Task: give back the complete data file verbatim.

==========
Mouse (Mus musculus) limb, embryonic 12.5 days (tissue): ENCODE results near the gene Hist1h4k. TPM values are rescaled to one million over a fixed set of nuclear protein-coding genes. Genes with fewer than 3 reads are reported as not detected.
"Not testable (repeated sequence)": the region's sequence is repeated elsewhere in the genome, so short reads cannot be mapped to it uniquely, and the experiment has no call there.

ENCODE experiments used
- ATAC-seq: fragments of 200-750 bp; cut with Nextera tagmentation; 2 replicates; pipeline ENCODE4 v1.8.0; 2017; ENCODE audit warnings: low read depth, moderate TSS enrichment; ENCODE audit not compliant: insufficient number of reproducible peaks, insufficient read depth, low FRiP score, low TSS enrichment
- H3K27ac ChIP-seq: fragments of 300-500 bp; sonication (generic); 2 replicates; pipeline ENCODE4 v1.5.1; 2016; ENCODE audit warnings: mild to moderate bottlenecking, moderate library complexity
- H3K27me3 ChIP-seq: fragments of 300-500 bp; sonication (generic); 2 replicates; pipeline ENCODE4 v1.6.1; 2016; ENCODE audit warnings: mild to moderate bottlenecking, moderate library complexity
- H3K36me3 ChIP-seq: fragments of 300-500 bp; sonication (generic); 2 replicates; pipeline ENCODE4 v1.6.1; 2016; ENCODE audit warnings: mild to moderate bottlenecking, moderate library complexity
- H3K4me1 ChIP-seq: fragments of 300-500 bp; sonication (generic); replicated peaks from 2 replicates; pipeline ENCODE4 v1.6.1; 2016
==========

Mouse (Mus musculus) limb, embryonic 12.5 days (tissue): ENCODE results near the gene Hist1h4k. TPM values are rescaled to one million over a fixed set of nuclear protein-coding genes. Genes with fewer than 3 reads are reported as not detected.
"Not testable (repeated sequence)": the region's sequence is repeated elsewhere in the genome, so short reads cannot be mapped to it uniquely, and the experiment has no call there.

ENCODE experiments used
- ATAC-seq: fragments of 200-750 bp; cut with Nextera tagmentation; 2 replicates; pipeline ENCODE4 v1.8.0; 2017; ENCODE audit warnings: low read depth, moderate TSS enrichment; ENCODE audit not compliant: insufficient number of reproducible peaks, insufficient read depth, low FRiP score, low TSS enrichment
- H3K27ac ChIP-seq: fragments of 300-500 bp; sonication (generic); 2 replicates; pipeline ENCODE4 v1.5.1; 2016; ENCODE audit warnings: mild to moderate bottlenecking, moderate library complexity
- H3K27me3 ChIP-seq: fragments of 300-500 bp; sonication (generic); 2 replicates; pipeline ENCODE4 v1.6.1; 2016; ENCODE audit warnings: mild to moderate bottlenecking, moderate library complexity
- H3K36me3 ChIP-seq: fragments of 300-500 bp; sonication (generic); 2 replicates; pipeline ENCODE4 v1.6.1; 2016; ENCODE audit warnings: mild to moderate bottlenecking, moderate library complexity
- H3K4me1 ChIP-seq: fragments of 300-500 bp; sonication (generic); replicated peaks from 2 replicates; pipeline ENCODE4 v1.6.1; 2016